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Old 06-08-2009, 04:27 PM   #1
Brewster2256
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Default Caffeine, good for man, great for yeast?

Caffeine + yeast, does it inhibit or promote yeasts effectiveness at fermentation? According to this, it extends their lifespan, but does that extension actually benefit our brews? What other effects might caffeine have?

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Old 06-08-2009, 05:48 PM   #2
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You can make Buzz beer A Whole New Buzz - Caffeinated Beer

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Old 06-08-2009, 06:31 PM   #3
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Has anyone done this with homebrew? Anyone add Guarana? I think it would be kind of cool to have a nice light lawnmower beer with a caffeine kick.

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Old 06-08-2009, 07:20 PM   #4
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Guarana is just a plant. It happens to contain caffeine (just like coffee beans). It contains about twice the amount than a coffee bean though. Besides coffee stouts/porters, I don't see any reason to add caffeine to beer. The effects of caffeine in said stouts/porters are probably negligible anyways.

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Old 06-09-2009, 04:02 AM   #5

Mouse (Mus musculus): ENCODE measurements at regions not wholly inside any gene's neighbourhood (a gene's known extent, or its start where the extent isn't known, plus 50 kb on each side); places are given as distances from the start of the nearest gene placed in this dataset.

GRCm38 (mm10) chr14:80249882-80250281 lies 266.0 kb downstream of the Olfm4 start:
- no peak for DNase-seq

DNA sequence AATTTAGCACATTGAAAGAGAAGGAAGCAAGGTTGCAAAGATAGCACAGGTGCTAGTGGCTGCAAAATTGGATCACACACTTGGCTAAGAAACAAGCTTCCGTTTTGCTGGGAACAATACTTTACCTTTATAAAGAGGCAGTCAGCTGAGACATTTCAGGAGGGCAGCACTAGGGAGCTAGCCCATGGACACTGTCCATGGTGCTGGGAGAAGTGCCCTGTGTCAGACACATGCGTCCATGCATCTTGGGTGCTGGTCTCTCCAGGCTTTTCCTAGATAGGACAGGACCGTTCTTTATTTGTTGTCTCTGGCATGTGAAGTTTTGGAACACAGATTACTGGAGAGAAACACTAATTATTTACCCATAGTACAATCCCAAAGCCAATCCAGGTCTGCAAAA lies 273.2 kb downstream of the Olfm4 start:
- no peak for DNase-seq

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I'm more curious as to the effect on yeast, whether its detrimental or beneficial to their being and production/reproduction.

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Old 06-09-2009, 04:11 AM   #6
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Anyone have access to this journal? I won't be on campus for a while.

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Old 06-09-2009, 04:16 AM   #7
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i know there has been lots of hoop da do in the mushoom growing world about the benafits of adding coffee grounds to grain spawn and adding coffee to the irrgation water with really positve results.
yeast being a fungus i dont see how it could hurt
few things mold faster than coffee.

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Old 06-09-2009, 03:02 PM   #8
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This might be a topic more suited for the "Brewing Science" section of the board but my opinion on this is that it is unlikely that caffeine would have much effect for the brewing process.

The life extension referred to in that journal abstract refers to the number of generations that yeast will mitotically divide before they reach senescence (i.e. they become too old to divide).

This really has no practical implications for brewing/homebrewer. Yeast do mitotically divide as part of their life cycle when pitched into a batch of beer, but its a limited amount of divisions. I don't know how many exactly divisions, I would guess between 10-20 divisions before they reach the appropriate density and switch over to anaerobic growth (i.e. Fermentation/alcohol production).

Caffeine may be of use to a company like White Lab/Wyeast, where they deal with yeast strains undergoing many, many, many cycles of mitotic division as part of their yeast propagation scheme.

This is just my spitballing knowing what I know about aging/life extension research and yeast model systems...

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